viernes, 14 de noviembre de 2008

No Clear Goals for Transdniestria

// The price of the question (Kommersant, 14/11/2008)

The history of relations between Moscow and Chisinau and all of Russian policy toward a Transdniestrian settlement has been checkered. In 2001, Communist Vladimir Voronin became president of Moldova thanks in large part to his position in favor of closer ties with Russia. By the time he was reelected in 2005, he had made a complete turnabout, rejecting the famous “Kozak memorandum” and advancing a platform on the country’s future in Europe. In recent months, Russia’s influence on both banks of the Dniester seems to have grown, leading to a variety of expectations.

The simplified view is that Russia should sell them a solution to the problem that is acceptable to it – with a guarantee of Moldova’s neutrality and a confederative government, with Transdniestria having the right to secede should the rest of Moldova unite with Romania. It should promise Chisinau massive economic aid, pressure Tiraspol, interests the politicians personally in the outcome and, in short, engage in classical diplomacy as practiced by a major regional power with weaker neighbors.

But for some reason, that is not happening. Three reasons can be proposed. First, the habit remains of looking at Moldova as a post-Soviet country in its 17th year of independence. If it is seen as a historical part of the Balkans region, everything looks different. The Balkans are part of the European integrative areal. Small and poor Moldova has a different future in that context. After Romania entered the European Union in 2007, that prospect became more real for Moldova at the individual level, if not at the institutional. Evidence of that are the stubbornly, or not so stubbornly, denied rumors of Moldovan residents’ mass receipt of Romanian citizenship. No matter how skeptical one looks at the EU’s initiatives for “Eastern partnership” and “Black Sea synergy,” they have a positive resonance in small countries.

Second, Russia has no common border with Moldova. When Ukraine’s interest in the region was limited to the preservation of various corrupt systems linked to Transdniestria, that fact was not particularly meaningful. But since Orange Kiev has completely gone over to Brussels’ side, it is very important for measuring Russia’s potential.

Finally, Russia’s real strategic, and even tactical, interest is still not clear. That makes the parties involved wary and makes them look for support elsewhere. What does Russia need a settlement in Transdniestria for? Only to show that Moscow can act more wisely than the West did in Kosovo? It still will not make up for the loss of image from the recognition of South Ossetia and Abkhazia. So no one should be surprised it this phase of Moscow’s policy in the region has a checkered end as well.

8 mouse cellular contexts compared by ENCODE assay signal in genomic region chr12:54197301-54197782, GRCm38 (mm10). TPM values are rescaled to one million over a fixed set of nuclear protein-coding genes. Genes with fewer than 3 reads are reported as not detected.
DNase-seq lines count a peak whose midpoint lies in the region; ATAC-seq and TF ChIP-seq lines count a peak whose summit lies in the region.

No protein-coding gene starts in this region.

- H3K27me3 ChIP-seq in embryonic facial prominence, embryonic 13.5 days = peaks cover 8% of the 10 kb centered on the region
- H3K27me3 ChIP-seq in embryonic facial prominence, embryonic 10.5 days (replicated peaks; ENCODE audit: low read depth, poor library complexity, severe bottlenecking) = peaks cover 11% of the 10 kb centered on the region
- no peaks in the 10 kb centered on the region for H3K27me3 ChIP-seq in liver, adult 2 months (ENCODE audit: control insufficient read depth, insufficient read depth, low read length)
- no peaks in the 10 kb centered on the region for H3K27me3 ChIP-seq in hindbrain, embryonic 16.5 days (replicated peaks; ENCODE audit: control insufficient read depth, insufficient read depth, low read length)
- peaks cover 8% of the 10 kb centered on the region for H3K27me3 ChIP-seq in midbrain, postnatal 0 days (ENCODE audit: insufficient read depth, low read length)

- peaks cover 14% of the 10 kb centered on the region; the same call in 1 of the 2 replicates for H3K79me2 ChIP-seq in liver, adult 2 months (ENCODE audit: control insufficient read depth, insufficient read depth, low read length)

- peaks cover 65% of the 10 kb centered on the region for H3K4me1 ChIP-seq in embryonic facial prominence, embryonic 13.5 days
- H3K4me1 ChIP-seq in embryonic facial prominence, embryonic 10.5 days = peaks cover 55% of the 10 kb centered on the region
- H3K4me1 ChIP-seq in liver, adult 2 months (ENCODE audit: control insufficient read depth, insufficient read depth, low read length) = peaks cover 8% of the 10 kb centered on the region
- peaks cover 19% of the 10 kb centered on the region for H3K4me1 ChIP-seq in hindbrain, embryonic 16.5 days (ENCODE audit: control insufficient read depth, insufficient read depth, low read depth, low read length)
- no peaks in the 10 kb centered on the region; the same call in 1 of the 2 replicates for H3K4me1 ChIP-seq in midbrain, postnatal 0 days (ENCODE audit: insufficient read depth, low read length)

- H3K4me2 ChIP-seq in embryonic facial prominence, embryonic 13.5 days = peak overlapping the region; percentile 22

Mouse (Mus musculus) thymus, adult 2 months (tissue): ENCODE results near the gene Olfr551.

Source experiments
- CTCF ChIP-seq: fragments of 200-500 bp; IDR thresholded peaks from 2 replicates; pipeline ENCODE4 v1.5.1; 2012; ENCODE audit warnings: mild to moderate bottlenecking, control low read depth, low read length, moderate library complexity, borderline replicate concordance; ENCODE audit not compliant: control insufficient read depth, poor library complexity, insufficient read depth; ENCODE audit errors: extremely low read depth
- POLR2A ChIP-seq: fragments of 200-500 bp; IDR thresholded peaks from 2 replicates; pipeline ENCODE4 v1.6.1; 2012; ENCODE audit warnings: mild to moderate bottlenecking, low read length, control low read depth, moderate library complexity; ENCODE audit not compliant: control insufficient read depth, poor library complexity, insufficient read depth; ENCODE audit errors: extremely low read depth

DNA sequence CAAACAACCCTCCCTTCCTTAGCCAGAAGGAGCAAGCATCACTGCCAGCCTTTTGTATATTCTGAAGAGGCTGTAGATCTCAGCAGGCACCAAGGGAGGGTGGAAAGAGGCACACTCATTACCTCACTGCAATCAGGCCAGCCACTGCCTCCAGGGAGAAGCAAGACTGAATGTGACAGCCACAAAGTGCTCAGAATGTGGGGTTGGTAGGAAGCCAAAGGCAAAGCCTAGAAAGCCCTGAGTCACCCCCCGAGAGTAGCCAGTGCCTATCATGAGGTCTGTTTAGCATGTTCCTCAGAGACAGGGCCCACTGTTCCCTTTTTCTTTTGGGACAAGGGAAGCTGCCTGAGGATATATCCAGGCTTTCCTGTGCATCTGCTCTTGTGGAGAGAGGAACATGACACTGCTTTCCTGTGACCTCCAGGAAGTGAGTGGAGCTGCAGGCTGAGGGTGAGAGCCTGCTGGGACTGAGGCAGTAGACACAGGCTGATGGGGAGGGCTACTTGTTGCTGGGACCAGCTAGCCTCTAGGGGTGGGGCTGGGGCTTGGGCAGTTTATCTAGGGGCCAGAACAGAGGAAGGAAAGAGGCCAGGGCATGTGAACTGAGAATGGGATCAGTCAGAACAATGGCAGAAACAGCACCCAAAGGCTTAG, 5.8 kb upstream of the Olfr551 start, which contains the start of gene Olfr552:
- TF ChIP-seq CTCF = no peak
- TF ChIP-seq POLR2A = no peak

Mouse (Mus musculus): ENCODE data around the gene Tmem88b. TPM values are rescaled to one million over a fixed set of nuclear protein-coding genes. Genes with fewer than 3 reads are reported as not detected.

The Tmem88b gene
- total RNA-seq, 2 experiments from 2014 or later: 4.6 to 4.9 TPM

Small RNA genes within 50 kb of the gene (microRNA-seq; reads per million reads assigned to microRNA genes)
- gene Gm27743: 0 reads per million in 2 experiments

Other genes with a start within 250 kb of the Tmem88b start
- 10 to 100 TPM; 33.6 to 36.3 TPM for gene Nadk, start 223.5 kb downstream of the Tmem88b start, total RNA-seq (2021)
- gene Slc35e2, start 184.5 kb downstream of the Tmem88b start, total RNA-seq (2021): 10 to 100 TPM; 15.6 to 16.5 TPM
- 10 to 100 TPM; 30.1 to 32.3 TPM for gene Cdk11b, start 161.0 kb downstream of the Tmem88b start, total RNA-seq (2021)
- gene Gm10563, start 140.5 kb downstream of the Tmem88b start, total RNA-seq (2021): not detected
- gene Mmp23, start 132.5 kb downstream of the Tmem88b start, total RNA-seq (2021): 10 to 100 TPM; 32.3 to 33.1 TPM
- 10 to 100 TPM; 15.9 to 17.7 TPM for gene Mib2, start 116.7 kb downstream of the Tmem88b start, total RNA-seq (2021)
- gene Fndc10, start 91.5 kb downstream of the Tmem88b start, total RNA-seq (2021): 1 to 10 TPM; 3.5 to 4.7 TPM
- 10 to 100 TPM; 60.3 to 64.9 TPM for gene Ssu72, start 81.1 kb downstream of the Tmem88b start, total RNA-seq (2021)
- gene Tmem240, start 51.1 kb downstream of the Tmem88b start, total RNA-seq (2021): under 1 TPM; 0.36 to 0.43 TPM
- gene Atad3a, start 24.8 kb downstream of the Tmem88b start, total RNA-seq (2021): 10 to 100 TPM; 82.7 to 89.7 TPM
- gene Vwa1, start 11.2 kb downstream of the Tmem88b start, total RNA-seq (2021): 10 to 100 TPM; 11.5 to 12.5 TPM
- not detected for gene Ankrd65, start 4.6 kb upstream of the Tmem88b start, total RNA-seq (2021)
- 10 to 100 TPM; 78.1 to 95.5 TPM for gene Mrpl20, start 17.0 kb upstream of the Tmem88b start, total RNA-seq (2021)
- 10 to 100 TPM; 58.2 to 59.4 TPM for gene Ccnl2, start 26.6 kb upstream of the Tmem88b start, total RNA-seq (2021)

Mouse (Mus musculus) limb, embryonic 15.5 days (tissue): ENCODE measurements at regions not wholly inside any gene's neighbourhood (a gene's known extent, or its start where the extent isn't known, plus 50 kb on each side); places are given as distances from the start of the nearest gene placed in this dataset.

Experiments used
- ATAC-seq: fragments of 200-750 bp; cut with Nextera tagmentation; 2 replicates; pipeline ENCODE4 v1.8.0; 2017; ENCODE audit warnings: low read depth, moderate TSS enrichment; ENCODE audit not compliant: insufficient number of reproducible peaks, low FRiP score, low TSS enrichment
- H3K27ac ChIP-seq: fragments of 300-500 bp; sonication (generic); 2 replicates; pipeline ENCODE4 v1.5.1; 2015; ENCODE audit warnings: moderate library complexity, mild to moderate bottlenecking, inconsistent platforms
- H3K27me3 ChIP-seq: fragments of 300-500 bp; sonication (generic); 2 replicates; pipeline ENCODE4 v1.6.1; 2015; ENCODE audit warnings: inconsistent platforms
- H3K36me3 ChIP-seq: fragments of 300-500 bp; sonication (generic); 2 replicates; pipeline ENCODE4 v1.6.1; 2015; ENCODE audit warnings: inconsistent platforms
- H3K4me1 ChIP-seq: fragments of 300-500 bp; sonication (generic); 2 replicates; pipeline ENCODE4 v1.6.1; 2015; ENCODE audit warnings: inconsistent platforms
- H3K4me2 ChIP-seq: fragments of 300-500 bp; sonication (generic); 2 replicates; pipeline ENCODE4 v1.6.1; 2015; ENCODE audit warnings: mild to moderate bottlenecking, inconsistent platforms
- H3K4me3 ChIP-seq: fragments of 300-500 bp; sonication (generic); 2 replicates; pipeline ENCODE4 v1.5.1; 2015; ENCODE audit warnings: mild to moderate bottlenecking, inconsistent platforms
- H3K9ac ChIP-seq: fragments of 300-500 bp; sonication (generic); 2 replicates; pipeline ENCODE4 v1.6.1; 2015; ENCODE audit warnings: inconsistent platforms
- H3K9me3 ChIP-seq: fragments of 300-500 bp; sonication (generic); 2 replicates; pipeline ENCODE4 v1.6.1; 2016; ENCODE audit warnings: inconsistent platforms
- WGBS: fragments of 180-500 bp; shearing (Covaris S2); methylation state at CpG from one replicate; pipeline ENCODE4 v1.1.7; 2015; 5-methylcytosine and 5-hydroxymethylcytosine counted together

Arkady Moshes, director of the Russian program at the Finnish Institute of International Affairs.

Comments: Transdniestria is a breakaway territory of Moldova. It’s a rogue state with its own flag, currency, armed forces, authorities, newspapers and so, but it has not been recognized by any other state –not even Russia-. Because of this status, Transdniestria is a legal “black-hole” for drug, weapons and ammo smugglers.

It’s easy to understand that the interest of the government of Tiraspol is to keep at all costs the actual status quo, comfortable situation which allows him to follow its commercial activities of sales of weapon and narcotic across the world with complete impunity. In effect, international law is not applied in this zone of frozen conflict.

martes, 11 de noviembre de 2008

Anew My Lai: Loe Sam, Pakistan

"President-elect Barack Obama has pledged to make the conflicts in Afghanistan and Pakistan a top priority. The Bajaur campaign serves as a cautionary tale of the formidable challenge that even a full-scale military effort faces in flushing the Taliban and Al Qaeda from rugged northern Pakistan."


"A Heap of Rubble (NYT, 11/11/2008)

To save Loe Sam, the army has destroyed it.

The shops and homes of the 7,000 people who lived here are a heap of gray rubble, blown to bits by the army. Scraps of bedding and broken electric fans lie strewn in the dirt.

As Pakistani Army helicopters and artillery fired at militants’ strongholds in the region, about 200,000 people fled to tent camps for the displaced in Pakistan, to relatives’ homes or across the border into Afghanistan.

The aerial bombardment was necessary, Pakistani military officials say, to root out a well-armed Taliban force.

The Pakistani Army and the Frontier Corps, the paramilitary force responsible for security in the tribal areas, say 83 of their soldiers have died and 300 have been wounded since early August. That compares with 61 dead among forces of the American-led coalition in Afghanistan in the first four months of 2008.


Yes, he knew the people who had lived here were now bereft. “I know many have suffered because of our actions,” Major Saeed said. “But the government is going to take care of them."

Pakistan is (and was) ruled by a couple of Washington puppets: Zia 'ul Haq, then Pervez Musharraf, and now took office Asif Ali Zardari (widower of Benazir Bhutto) aka "Mr. 10%". That guy is taking care of them. Right from a heap of rubble.